In Florida State’s Mann, Pistons could be adding the qualities they saw in his best friend – Bruce Brown

AUBURN HILLS – The Pistons found a player for the modern NBA in the middle of last year’s second round in Bruce Brown. They might find another in the middle of next week’s second round in his best friend.

Terance Mann – AAU teammates of Brown’s in Boston since before they got to high school – is showing he’s got the same sort of tenacity that took Brown from the No. 42 pick in 2018 to 56 games as a Pistons starter for a playoff team as a rookie.

Mann went to the Portsmouth Invitational to earn an invitation to the G League elite camp, then subsequently was invited to the NBA draft combine from there. After a four-year career at Florida State that included 101 starts, Mann might have been a little irked that he needed to further establish his credentials in such a manner.

And, in fact, he was – while simultaneously understanding the reasoning.

“I mean, they like the younger, flashy players,” he said after Wednesday’s six-player workout the Pistons conducted, bringing their total of players brought to Auburn Hills ahead of the June 20 draft to 54. “But I earned my way into it. I did what I do. I played hard and made it all the way to the combine.”

What Mann does – a little bit of everything, including a 3-point shot that became a genuine weapon as a senior – at his size, 6-foot-6½ as measured at the combine, is in high demand these days. Though Mann is now listed as the 68th-ranked prospect according to ESPN.com, he expects to be taken in the 60-player draft.

“The range is all over the place,” he said. “We’ll see on draft night.”

Brown said after his rookie season ended that it came as a revelation to him soon after pulling on a Pistons uniform that he wasn’t at all out of place against NBA players that he thought were on another plane while he was outside of that world. Mann said Brown imparted much the same advice to him.

“It’s the same for these workouts,” Mann said. “You see players you’ve never played against, always hear about, then you get in a workout with them and you realize you’re just as good as them, if not better. Each level you go to, I think, you eventually end up realizing that and then you come into your own.”

Mann and Brown felt the same way in the summer before their freshman year of high school when they were unknowns and teammates for the first time in an AAU tournament finding themselves going against a favorite in the championship game.

“Me and him ended up dunking on two different people. We were attacking the rim the whole game, getting downhill, dunking on people and, mind you, we’re just getting in ninth grade and nobody really knew about us. It was in Boston, everybody was there and we were just dunking everything relentlessly, playing off of each other. Right then and there, that was going to be my boy through high school.”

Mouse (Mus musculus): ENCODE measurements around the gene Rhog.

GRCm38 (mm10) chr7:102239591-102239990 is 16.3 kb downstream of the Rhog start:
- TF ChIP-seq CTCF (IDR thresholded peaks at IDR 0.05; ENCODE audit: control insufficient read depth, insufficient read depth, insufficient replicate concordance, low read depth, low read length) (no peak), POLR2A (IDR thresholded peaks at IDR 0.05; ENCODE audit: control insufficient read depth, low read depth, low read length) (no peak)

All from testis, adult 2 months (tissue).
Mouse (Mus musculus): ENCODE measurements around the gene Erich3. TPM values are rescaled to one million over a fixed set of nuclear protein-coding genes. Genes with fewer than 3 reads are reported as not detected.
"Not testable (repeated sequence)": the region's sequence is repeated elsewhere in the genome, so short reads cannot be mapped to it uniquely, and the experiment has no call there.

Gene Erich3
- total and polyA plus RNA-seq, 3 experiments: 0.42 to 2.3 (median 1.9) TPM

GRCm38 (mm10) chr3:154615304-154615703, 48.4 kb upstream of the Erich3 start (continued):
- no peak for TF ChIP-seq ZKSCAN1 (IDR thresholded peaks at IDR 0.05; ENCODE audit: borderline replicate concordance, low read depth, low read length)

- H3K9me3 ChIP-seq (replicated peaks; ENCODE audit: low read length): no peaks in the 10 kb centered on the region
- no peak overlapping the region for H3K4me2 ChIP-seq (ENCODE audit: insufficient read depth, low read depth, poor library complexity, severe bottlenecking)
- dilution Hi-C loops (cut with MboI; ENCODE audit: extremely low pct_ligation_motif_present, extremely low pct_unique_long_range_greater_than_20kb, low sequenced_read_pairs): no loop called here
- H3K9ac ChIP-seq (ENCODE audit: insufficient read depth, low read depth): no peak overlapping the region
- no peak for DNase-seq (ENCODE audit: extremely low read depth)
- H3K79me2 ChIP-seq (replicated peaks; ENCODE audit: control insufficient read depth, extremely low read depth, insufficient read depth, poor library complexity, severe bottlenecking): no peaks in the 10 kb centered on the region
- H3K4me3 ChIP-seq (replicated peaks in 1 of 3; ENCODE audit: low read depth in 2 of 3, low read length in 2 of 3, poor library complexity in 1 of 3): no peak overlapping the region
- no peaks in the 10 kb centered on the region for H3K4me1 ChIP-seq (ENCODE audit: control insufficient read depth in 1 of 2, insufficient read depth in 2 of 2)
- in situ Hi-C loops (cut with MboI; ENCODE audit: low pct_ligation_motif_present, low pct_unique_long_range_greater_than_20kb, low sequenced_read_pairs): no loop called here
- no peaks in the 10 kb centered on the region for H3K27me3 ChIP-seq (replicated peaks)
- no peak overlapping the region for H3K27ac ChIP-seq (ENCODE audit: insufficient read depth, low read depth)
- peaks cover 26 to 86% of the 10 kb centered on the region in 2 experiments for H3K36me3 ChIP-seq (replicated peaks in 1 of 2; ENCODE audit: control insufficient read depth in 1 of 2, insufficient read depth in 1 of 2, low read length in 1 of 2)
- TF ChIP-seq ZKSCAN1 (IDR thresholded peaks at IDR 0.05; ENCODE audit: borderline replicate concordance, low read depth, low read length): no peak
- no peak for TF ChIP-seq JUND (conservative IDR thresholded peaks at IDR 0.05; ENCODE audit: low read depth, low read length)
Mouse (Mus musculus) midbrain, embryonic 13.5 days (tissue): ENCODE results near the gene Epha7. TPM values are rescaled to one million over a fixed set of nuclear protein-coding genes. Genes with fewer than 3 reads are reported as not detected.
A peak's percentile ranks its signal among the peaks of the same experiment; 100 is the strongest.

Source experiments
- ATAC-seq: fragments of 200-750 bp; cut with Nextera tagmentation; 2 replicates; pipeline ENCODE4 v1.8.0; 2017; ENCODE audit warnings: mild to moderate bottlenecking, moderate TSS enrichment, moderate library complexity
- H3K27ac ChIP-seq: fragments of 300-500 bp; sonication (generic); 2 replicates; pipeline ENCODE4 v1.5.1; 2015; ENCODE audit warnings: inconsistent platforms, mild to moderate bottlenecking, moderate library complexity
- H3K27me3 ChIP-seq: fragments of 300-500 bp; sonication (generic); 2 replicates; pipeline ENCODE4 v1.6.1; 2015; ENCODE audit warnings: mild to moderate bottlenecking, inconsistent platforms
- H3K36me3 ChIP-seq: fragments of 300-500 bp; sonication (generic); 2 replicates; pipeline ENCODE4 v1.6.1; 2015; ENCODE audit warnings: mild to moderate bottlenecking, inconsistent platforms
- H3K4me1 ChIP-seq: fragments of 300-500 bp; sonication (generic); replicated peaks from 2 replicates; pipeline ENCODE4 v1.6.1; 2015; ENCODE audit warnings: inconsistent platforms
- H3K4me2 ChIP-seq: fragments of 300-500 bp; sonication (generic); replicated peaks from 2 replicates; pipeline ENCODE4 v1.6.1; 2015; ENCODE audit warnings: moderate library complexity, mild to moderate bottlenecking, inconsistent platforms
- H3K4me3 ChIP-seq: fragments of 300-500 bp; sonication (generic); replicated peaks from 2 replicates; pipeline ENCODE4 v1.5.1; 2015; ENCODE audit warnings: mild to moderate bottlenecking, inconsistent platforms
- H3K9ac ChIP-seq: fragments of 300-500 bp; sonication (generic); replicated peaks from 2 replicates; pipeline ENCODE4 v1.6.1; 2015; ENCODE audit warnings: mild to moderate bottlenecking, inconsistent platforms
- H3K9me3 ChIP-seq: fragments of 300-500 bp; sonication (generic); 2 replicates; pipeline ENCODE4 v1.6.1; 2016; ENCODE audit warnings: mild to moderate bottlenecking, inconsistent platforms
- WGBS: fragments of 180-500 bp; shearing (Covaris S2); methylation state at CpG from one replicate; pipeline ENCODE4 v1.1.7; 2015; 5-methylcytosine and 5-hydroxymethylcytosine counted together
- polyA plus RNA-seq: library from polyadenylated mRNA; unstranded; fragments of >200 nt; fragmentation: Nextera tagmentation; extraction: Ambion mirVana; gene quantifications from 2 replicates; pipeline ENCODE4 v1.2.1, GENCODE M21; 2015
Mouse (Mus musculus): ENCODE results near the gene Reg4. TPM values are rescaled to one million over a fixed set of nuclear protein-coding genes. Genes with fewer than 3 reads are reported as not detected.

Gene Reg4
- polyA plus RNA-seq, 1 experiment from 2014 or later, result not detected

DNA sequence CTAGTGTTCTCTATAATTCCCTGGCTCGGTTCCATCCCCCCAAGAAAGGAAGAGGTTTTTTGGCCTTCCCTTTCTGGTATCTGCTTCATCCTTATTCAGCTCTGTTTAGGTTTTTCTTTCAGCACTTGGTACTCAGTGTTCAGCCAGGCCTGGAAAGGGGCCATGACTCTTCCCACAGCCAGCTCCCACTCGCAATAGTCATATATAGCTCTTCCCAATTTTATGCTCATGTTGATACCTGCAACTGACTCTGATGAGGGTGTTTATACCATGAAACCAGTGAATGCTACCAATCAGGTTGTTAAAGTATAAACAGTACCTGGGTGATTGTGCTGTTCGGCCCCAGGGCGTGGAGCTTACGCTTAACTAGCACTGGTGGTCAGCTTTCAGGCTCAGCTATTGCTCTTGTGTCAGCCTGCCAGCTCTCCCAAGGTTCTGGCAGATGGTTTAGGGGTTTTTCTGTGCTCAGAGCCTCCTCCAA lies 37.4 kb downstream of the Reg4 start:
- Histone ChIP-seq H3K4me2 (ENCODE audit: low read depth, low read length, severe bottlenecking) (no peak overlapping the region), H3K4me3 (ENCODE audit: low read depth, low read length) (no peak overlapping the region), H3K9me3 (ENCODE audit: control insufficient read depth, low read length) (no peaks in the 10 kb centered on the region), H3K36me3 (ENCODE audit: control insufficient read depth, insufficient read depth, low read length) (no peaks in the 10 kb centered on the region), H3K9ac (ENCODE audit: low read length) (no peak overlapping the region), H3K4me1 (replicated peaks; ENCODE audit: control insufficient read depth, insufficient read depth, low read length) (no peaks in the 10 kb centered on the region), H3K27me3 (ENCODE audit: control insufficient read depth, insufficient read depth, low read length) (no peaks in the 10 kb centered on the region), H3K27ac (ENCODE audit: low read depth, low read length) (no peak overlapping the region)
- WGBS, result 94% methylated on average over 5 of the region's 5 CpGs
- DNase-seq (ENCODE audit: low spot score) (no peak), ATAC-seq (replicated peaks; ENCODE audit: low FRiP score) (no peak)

They wound up attending rival New England prep schools and Mann got to Florida State a year ahead of Brown leaving for college.

“That’s my best friend. We go way back,” Mann said. “We talk every other day. We’re always in contact. We’ve just known each other for so long.”

The Seminoles had too many guards while Brown was pondering his college options – NBA players Malik Beasley and Dwayne Bacon were in Mann’s recruiting class – so Brown opted for an ACC rival, Miami, leaving after his sophomore season.

What Mann offers is what the Pistons perhaps need most out of this draft – a bigger wing capable of guarding a variety of perimeter players while presenting the threat of a 3-point shot: a classic 3-and-D player, in other words.

“Definitely selling myself as 3 and D,” Mann said. “I feel I can guard multiple positions. I’m confident shooting the ball, comfortable driving, making the right plays.”

Mann averaged 11.4 points, 6.5 rebounds and 2.5 assists while playing a team-high 32 minutes for a Florida State team that went 29-8 before losing to No. 1-seeded Gonzaga in the sweet 16. He took his 3-point shooting from under 30 percent over his first three seasons to 39 percent as a senior.

Mann, who impressed during combine scrimmages, felt he gave the Pistons something to consider in Wednesday’s workout. “It went real well,” he said. Mann was the highest-rated prospect, according to ESPN.com’s rankings, with Saginaw native Brian Bowen on his heels at No. 73. Bowen played professionally in Australia last season after being declared ineligible by the NCAA the previous season, swept up in the Adidas legal tangle.

“The biggest thing with me was just playing for a year,” said Bowen, who attended the combine a year ago before pulling out of the draft and signing to play in Sydney. “That’s all I was missing. It’s the biggest feedback I was getting – want to see improvement, want to build that confidence back up. I feel like I have.”

Like Mann, Bowen would fit a roster need for the Pistons as a 6-foot-7½ wing player. He might have more offensive upside than Mann, though likely wouldn’t be as physically ready to compete as a rookie. Bowen said living on the other side of the globe as a 20-year-old competing in a man’s world tested his mental toughness.

“I learned that I’m a lot more mentally tough than I thought I was,” he said.

That’s a quality that carried Bruce Brown a long way from the middle of 2018’s second round. The Pistons will be looking for the same in whomever they grab with the 45th pick next week.